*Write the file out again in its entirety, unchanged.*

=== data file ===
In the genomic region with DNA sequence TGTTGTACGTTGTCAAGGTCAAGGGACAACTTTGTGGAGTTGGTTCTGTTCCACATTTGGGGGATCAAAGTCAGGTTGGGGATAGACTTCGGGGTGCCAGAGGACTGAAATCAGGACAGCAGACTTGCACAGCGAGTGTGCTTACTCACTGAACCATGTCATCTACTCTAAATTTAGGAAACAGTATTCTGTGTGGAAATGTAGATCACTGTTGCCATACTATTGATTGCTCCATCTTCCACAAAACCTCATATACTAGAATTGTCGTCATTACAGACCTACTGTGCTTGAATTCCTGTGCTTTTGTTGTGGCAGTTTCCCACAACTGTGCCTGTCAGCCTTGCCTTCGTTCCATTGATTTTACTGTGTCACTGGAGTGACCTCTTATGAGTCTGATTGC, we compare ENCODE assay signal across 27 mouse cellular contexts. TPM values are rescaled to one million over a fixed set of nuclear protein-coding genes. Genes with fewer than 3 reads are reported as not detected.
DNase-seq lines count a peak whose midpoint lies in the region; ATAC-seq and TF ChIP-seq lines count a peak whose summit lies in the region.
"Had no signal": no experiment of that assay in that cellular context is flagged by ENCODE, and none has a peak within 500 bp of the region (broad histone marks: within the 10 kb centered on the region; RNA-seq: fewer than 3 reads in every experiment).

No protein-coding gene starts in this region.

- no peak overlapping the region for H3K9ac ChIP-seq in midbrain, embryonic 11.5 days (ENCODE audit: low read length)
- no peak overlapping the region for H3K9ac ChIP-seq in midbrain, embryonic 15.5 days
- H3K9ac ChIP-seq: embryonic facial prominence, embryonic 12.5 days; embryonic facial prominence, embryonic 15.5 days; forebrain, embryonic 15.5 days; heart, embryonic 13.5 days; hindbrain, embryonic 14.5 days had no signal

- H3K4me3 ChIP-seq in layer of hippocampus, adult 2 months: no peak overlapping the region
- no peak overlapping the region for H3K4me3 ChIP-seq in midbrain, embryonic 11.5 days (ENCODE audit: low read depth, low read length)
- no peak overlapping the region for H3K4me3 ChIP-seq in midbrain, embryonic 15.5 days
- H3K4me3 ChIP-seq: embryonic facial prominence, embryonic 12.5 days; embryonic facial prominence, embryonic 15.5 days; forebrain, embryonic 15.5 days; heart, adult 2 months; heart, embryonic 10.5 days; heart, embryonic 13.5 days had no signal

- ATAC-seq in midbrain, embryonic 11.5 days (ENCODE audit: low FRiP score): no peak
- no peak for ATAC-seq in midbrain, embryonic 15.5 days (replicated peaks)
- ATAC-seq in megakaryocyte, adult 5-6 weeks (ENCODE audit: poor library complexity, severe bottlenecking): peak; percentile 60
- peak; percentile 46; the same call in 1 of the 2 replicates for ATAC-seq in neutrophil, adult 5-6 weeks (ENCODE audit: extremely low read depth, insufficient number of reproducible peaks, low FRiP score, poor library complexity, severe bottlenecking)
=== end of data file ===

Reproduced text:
In the genomic region with DNA sequence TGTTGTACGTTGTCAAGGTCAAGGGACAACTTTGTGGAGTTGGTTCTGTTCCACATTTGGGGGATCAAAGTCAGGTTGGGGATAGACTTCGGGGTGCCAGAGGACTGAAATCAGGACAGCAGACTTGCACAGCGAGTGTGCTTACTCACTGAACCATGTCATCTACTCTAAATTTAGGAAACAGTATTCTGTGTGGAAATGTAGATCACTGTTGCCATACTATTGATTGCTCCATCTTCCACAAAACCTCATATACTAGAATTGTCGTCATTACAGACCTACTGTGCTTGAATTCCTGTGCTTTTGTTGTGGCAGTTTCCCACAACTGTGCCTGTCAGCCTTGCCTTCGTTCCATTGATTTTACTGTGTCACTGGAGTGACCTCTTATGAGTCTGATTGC, we compare ENCODE assay signal across 27 mouse cellular contexts. TPM values are rescaled to one million over a fixed set of nuclear protein-coding genes. Genes with fewer than 3 reads are reported as not detected.
DNase-seq lines count a peak whose midpoint lies in the region; ATAC-seq and TF ChIP-seq lines count a peak whose summit lies in the region.
"Had no signal": no experiment of that assay in that cellular context is flagged by ENCODE, and none has a peak within 500 bp of the region (broad histone marks: within the 10 kb centered on the region; RNA-seq: fewer than 3 reads in every experiment).

No protein-coding gene starts in this region.

- no peak overlapping the region for H3K9ac ChIP-seq in midbrain, embryonic 11.5 days (ENCODE audit: low read length)
- no peak overlapping the region for H3K9ac ChIP-seq in midbrain, embryonic 15.5 days
- H3K9ac ChIP-seq: embryonic facial prominence, embryonic 12.5 days; embryonic facial prominence, embryonic 15.5 days; forebrain, embryonic 15.5 days; heart, embryonic 13.5 days; hindbrain, embryonic 14.5 days had no signal

- H3K4me3 ChIP-seq in layer of hippocampus, adult 2 months: no peak overlapping the region
- no peak overlapping the region for H3K4me3 ChIP-seq in midbrain, embryonic 11.5 days (ENCODE audit: low read depth, low read length)
- no peak overlapping the region for H3K4me3 ChIP-seq in midbrain, embryonic 15.5 days
- H3K4me3 ChIP-seq: embryonic facial prominence, embryonic 12.5 days; embryonic facial prominence, embryonic 15.5 days; forebrain, embryonic 15.5 days; heart, adult 2 months; heart, embryonic 10.5 days; heart, embryonic 13.5 days had no signal

- ATAC-seq in midbrain, embryonic 11.5 days (ENCODE audit: low FRiP score): no peak
- no peak for ATAC-seq in midbrain, embryonic 15.5 days (replicated peaks)
- ATAC-seq in megakaryocyte, adult 5-6 weeks (ENCODE audit: poor library complexity, severe bottlenecking): peak; percentile 60
- peak; percentile 46; the same call in 1 of the 2 replicates for ATAC-seq in neutrophil, adult 5-6 weeks (ENCODE audit: extremely low read depth, insufficient number of reproducible peaks, low FRiP score, poor library complexity, severe bottlenecking)